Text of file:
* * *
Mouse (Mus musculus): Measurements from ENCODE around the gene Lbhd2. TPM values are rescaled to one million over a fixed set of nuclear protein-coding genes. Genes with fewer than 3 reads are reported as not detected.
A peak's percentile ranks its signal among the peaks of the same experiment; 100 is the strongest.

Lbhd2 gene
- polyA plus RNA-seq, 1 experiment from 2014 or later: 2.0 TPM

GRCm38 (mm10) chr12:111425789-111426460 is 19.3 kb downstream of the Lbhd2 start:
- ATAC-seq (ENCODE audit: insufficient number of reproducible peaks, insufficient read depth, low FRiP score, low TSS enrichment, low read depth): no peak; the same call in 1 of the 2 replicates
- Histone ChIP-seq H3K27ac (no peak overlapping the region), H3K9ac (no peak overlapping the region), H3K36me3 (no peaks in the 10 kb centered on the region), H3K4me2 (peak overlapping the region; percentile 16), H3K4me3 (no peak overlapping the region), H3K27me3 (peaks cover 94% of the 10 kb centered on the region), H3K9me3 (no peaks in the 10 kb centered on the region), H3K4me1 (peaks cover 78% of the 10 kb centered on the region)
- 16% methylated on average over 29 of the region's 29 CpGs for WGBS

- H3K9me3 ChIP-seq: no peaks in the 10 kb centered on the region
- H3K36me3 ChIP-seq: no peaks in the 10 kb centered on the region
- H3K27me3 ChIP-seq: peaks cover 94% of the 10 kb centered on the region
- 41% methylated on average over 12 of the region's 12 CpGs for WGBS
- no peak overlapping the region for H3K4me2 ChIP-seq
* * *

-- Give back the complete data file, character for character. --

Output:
Mouse (Mus musculus): Measurements from ENCODE around the gene Lbhd2. TPM values are rescaled to one million over a fixed set of nuclear protein-coding genes. Genes with fewer than 3 reads are reported as not detected.
A peak's percentile ranks its signal among the peaks of the same experiment; 100 is the strongest.

Lbhd2 gene
- polyA plus RNA-seq, 1 experiment from 2014 or later: 2.0 TPM

GRCm38 (mm10) chr12:111425789-111426460 is 19.3 kb downstream of the Lbhd2 start:
- ATAC-seq (ENCODE audit: insufficient number of reproducible peaks, insufficient read depth, low FRiP score, low TSS enrichment, low read depth): no peak; the same call in 1 of the 2 replicates
- Histone ChIP-seq H3K27ac (no peak overlapping the region), H3K9ac (no peak overlapping the region), H3K36me3 (no peaks in the 10 kb centered on the region), H3K4me2 (peak overlapping the region; percentile 16), H3K4me3 (no peak overlapping the region), H3K27me3 (peaks cover 94% of the 10 kb centered on the region), H3K9me3 (no peaks in the 10 kb centered on the region), H3K4me1 (peaks cover 78% of the 10 kb centered on the region)
- 16% methylated on average over 29 of the region's 29 CpGs for WGBS

- H3K9me3 ChIP-seq: no peaks in the 10 kb centered on the region
- H3K36me3 ChIP-seq: no peaks in the 10 kb centered on the region
- H3K27me3 ChIP-seq: peaks cover 94% of the 10 kb centered on the region
- 41% methylated on average over 12 of the region's 12 CpGs for WGBS
- no peak overlapping the region for H3K4me2 ChIP-seq